Emojis for passwords

Jun 30, 2015

During the last month, there has been much talk about how successful a system where the password is entirely replaced by emojis might be. The idea of replacing passwords with images or icons is not a new one, but came up again when the company “Intelligent Environments”, a financial software development company, introduced a passcode authentication system using emojis.

The main argument supporting this approach is that the number of passwords from where a password is selected is significantly bigger compared to selecting a PIN number, making it more difficult to guess , and that our brains are designed to remember pictures and not long complicated passwords.

If we take the first argument, the approach followed by the emoji passwords is significantly better than a normal PIN as the number of different keys available to a user is significantly higher. Let’s take as an example a four digit password, such as a traditional PIN number. The number of combinations of different passwords can be found by calculating the space of characters available (0 to 9), powered by the number of characters of the password, in this example four (4). As a result, the available number of different PINs is 104 = 10,000 different PIN numbers (from 0000 to 9999).

The suggested approach for the emoji passcode involves 44 different emoji icons. Following the same approach as the PIN number, the number of different password combinations for a 4 character password would be 444=3,748,096, significantly higher than using numbers. An emoji-based approach could also resolve the problem of easy to guess sequential passwords, such as “1234”. The emoji is a symbol representation and as a result, doesn’t need to follow the same sequential order as numerical digits. Therefore, the sequence in which the emojis are presented to the user can be altered on each launch of the application.

Even though there is much supporting evidence for the first argument, the second argument can only be partially supported. While it is easier to remember images instead of numbers, this applies only to small number of characters. It will always be easier to remember a complex phrase such as “1Re@llyL1keB@n@n@s” than an equivalent 18 character emoji series of characters, when a strong password is required.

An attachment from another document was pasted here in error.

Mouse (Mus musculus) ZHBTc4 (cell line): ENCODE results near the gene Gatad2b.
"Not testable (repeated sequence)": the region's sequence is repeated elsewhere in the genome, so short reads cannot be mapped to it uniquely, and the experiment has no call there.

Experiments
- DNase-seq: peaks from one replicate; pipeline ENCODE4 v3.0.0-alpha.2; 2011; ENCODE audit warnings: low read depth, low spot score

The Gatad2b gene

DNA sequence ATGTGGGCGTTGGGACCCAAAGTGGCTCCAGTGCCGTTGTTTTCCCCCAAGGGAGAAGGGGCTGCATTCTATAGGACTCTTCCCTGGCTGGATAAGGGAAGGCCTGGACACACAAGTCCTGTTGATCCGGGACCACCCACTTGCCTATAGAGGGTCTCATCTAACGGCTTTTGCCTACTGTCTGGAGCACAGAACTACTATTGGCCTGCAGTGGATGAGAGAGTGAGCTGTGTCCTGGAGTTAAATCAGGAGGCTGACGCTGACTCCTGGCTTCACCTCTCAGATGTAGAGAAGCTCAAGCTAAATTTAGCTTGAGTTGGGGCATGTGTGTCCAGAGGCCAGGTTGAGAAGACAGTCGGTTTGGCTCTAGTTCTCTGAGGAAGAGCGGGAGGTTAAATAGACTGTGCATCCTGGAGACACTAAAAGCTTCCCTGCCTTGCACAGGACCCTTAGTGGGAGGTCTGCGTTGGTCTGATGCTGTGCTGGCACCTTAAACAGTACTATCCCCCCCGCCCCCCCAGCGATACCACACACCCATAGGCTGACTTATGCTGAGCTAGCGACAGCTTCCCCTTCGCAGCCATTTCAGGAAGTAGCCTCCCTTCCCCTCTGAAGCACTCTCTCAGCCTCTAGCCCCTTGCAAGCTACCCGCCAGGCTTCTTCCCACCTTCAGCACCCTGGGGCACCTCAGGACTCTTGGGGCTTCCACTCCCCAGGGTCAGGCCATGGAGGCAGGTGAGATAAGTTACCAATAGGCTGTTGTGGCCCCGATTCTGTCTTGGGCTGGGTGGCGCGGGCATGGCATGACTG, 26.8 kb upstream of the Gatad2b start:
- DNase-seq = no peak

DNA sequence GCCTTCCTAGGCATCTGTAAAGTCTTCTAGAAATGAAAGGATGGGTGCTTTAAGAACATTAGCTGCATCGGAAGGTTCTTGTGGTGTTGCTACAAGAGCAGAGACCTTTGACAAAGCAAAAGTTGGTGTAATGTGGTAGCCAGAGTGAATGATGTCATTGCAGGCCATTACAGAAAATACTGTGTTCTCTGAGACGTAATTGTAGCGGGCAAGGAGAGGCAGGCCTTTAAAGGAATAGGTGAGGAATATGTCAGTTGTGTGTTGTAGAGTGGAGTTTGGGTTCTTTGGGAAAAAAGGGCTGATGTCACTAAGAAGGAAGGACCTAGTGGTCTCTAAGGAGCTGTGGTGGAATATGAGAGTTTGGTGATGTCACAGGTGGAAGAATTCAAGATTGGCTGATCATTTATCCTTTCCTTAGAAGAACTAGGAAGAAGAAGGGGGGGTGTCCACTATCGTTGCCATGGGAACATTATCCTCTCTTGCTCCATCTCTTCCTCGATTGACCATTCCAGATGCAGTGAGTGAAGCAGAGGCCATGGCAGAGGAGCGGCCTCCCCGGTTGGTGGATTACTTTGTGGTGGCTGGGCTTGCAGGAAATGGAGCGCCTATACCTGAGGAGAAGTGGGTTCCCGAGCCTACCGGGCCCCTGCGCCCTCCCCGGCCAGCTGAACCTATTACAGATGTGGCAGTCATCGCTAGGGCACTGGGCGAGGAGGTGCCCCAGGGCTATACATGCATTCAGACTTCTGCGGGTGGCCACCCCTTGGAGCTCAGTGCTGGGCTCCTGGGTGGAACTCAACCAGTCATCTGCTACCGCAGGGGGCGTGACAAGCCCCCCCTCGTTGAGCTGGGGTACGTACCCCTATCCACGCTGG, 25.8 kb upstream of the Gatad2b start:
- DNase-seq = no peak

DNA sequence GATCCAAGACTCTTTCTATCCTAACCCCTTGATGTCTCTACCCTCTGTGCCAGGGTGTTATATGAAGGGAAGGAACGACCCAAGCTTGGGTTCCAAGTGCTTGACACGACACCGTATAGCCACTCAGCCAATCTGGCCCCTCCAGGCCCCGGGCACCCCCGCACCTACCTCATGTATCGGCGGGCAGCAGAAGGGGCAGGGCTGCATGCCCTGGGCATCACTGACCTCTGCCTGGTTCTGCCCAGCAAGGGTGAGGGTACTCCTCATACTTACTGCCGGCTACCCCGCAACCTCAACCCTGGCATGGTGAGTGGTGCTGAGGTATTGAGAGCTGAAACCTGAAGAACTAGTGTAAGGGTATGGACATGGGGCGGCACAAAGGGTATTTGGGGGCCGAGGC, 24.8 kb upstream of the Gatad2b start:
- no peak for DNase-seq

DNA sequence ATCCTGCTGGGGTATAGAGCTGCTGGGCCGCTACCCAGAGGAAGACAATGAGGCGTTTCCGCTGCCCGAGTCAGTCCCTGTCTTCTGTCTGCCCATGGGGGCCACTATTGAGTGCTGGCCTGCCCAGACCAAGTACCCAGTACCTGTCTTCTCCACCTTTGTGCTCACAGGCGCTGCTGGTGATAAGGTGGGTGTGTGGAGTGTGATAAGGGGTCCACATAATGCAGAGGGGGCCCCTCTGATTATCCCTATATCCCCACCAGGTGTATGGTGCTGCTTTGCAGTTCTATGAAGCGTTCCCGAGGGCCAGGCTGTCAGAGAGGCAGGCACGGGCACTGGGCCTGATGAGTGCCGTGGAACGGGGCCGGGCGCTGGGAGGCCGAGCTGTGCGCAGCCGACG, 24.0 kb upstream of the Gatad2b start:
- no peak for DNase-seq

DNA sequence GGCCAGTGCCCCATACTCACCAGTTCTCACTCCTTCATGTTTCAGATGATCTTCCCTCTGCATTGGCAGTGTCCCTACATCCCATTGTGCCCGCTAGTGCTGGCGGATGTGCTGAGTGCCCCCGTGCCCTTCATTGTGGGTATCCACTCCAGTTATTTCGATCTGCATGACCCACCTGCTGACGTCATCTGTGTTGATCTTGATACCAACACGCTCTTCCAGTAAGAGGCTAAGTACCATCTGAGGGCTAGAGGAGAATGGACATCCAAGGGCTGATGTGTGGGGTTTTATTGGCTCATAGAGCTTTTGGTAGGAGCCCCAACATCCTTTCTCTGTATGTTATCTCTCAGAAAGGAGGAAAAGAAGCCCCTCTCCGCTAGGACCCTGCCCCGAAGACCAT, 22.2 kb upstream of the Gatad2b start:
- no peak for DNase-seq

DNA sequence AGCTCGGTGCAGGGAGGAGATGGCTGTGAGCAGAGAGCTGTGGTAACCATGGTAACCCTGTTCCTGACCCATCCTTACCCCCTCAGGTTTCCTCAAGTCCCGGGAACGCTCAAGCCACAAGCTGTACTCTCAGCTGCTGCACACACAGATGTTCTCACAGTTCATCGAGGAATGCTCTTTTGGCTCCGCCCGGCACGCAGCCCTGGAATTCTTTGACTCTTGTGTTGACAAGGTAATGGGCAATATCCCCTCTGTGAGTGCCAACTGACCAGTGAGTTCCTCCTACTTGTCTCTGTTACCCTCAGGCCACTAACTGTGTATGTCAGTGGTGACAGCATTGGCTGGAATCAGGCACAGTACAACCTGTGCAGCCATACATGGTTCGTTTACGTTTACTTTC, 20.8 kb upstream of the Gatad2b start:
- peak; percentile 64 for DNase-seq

So emojis are a great alternative for creating short-length passwords and passcodes, but they cannot replace the main password authentication used by the majority of applications because of their complexity and password length requirements.  Much of our work as pentesters is made so much easier by the use of weak credentials, despite the need for strong passwords being the key (often only) theme in cyber training and awareness programmes.

So what can you do to give yourself a chance against the malicious actor? Adopt these simple steps and you will be well on your way to doing so:

  • use passphrases
  • avoid passwords that are easily associated with you
  • don’t use simple dictionary words or obvious passwords like 123456 (the most common password in 2014) or password (2014’s second most common password)
  • don’t use the same password across sensitive sites like your bank and personal email
  • if you have to write a password down, don’t make it obvious
  • if you use a password vault, try to obscure some of the information in case it gets breached!

Passwords are here to stay, use them wisely.

To find out more about securing your passwords and sensitive data, contact us.

Emojis for passwords